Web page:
Our interest in the role of GABA signaling in developing tissues outside of the central nervous system stems from the cleft palate phenotype of the Gad1 and the β3 GABAA receptor subunit mutants [17,18,19, 21, 22]. The genetic data strongly suggest that GABA acts through GABAA receptors to modulate the development of this tissue. Although the data reported here do not explain the origin of the cleft palate phenotype, they do indicate that Gad1 is expressed in several additional non-CNS tissues in the mouse embryo. It is particularly noteworthy that these include the AER of the limb buds and the ectodermal placodes of the vibrissae. Both are ectodermal structures known to be sources of developmental signals required for morphogenesis and patterning [24,25,26, 40]. It will be of interest to examine the expression pattern of GABA receptors in the mesenchyme adjacent to these ectodermal signaling centers. Expression of GABA receptor subunits in adjacent tissues would indicate that these receptors read the developmental signals mediated by GABA in these structures and tissues.

Conclusions

The mouse gene encoding the 67 kDa isoform of glutamate decarboxylase (Gad1) is expressed in the tail bud mesenchyme, vibrissal placodes, pharyngeal arches and pouches and the apical ectodermal ridge (AER), mesenchyme and ectoderm of the limb buds in mouse embryos from E9.0-E14.5. Some of the Gad1 expressing tissues (vibrissal placodes, AER) are known sources of developmental signals. Other sites of expression correspond to stem cell populations that give rise to multiple differentiated tissues (tail bud mesenchyme, pharyngeal endoderm and mesenchyme). The localized and dynamic expression pattern of Gad1 suggests a wider role for GAD and GABA in the development of non-neural tissues than was previously known.

Materials and Methods

Whole mountin situ hybridizations were performed on Swiss Webster embryos as described [41, 42]. The morning that the vaginal plug was found was considered 0.5 days of gestation. The Gad1 probe was derived from an EST clone (accession W59173). Its 5' end corresponds to nucleotide 142 in exon 1 [43] and the 3' end is at nucleotide 2041 in the cDNA sequence [44]. Digoxygenin sense and antisense RNA probes were generated by labeling with digoxygenin-UTP during transcription. Embryos were removed and fixed in 4% paraformaldehyde/PBS overnight and used immediately for the in situ hybridization. The embryos were processed as described previously [41] and hybridized to the probe overnight in 50% formamide, 5X SSC (pH 5.0), 50 μg/ml torula RNA, 50 μg/ml heparin at 70°C. The final concentration of probe in the hybridization was 1 μg/ml. After an overnight hybridization, the embryos were washed at high stringency in prewarmed 50% formamide, 5X SSC, 1% SDS (wash I) at 70°C for 90 minutes. The embryos were then washed in a 1:1 mix of wash I and wash II (0.5 M NaCl, 10 mM Tris pH 7.5, 0.1% Tween 20) for 10 minutes at 70°C. The embryos were washed several times in wash II at room temperature to remove the formamide and then treated with 100 μg/ml RNase A, 100 units/ml RNase T1 in wash II for 1 hour at 37°C. Following the RNase treatment the embryos were washed in three changes of 50% formamide, 2X SSC pH5.0 at 70°C for a total of 90 minutes. Detection of the hybridized RNA probe was as described previously [41]. The embryos were photographed without clearing using a Leica model MZFL III dissecting scope, a Hamamatsu model C4742-95 digital camera and Openlab 2.0.7 software.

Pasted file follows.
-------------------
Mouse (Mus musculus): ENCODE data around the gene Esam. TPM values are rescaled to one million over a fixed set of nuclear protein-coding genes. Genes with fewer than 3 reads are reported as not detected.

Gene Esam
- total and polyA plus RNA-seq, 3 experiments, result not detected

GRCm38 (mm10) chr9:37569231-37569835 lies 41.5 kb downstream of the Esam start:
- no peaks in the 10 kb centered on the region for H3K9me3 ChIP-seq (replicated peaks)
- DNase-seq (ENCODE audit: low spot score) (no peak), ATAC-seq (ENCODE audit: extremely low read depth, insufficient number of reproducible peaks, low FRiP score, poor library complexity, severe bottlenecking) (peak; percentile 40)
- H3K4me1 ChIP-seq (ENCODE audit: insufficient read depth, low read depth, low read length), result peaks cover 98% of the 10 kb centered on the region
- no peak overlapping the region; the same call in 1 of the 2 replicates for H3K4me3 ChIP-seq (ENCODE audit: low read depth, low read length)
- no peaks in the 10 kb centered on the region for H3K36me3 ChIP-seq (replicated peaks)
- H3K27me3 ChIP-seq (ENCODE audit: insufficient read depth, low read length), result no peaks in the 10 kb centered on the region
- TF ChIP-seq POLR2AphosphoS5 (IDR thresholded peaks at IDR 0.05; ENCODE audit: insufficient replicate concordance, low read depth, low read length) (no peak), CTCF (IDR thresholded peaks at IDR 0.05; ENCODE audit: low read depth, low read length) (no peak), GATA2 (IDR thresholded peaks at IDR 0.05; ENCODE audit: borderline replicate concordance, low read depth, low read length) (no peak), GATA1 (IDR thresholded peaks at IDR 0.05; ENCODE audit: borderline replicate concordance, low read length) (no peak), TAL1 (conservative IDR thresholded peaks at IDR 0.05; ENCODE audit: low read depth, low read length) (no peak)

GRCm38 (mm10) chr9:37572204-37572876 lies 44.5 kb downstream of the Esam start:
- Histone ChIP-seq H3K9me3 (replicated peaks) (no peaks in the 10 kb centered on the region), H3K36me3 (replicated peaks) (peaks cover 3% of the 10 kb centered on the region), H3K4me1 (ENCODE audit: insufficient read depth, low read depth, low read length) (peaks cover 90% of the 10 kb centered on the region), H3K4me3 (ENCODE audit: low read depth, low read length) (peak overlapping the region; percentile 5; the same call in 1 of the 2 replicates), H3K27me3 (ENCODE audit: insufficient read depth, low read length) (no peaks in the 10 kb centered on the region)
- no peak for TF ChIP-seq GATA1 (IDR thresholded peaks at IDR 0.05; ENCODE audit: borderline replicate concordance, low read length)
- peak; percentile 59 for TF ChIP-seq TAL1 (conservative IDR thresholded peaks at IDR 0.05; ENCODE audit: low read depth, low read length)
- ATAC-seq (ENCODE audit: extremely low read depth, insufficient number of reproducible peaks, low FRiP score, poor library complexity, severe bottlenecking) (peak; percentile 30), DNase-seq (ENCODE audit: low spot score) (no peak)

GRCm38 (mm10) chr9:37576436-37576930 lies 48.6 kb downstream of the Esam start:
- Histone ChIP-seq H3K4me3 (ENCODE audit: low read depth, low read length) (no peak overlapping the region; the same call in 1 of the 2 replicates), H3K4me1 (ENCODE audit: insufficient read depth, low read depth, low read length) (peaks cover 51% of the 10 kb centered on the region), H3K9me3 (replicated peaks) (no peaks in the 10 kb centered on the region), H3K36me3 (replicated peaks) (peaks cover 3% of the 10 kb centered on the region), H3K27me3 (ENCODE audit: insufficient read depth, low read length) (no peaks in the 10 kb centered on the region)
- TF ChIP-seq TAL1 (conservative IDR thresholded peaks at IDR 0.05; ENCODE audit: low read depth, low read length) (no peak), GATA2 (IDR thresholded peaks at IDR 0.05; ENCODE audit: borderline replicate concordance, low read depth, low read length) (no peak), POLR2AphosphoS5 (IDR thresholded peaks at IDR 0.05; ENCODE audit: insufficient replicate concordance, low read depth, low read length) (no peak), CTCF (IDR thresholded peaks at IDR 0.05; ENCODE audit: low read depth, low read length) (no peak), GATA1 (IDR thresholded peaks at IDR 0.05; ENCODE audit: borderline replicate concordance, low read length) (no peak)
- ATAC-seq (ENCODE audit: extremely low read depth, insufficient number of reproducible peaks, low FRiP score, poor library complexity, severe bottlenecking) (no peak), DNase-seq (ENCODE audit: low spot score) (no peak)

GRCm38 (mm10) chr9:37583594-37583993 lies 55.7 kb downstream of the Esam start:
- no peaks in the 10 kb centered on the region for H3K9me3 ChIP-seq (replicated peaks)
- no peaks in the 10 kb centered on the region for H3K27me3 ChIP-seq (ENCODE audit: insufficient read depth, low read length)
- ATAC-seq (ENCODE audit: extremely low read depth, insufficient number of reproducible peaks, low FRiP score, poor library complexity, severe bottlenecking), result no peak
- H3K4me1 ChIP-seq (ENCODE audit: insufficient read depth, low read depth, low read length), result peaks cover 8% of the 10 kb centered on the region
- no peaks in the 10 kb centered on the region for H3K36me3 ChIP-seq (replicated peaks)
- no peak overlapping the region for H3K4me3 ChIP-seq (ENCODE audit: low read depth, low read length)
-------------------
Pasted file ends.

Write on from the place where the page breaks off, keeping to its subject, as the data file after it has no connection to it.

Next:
For sectioning, embryos were embedded in Immunobed (Polysciences) resin and sectioned at 10 μm. Sections were phtotographed using an Olympus BX60 microscope fitted with a SPOT digital camera (Diagnostic Instruments Inc.).

Acknowledgements

We thank J.J. Westmoreland and Jyoti Koushik for performing some of the initial Gad1 in situ hybridizations and Drs. Nancy Manley and Audrey Napier for comments on the manuscript. This work was supported by a Medical College of Georgia Research Institute Grant and an MCG Biomedical Research Support Grant.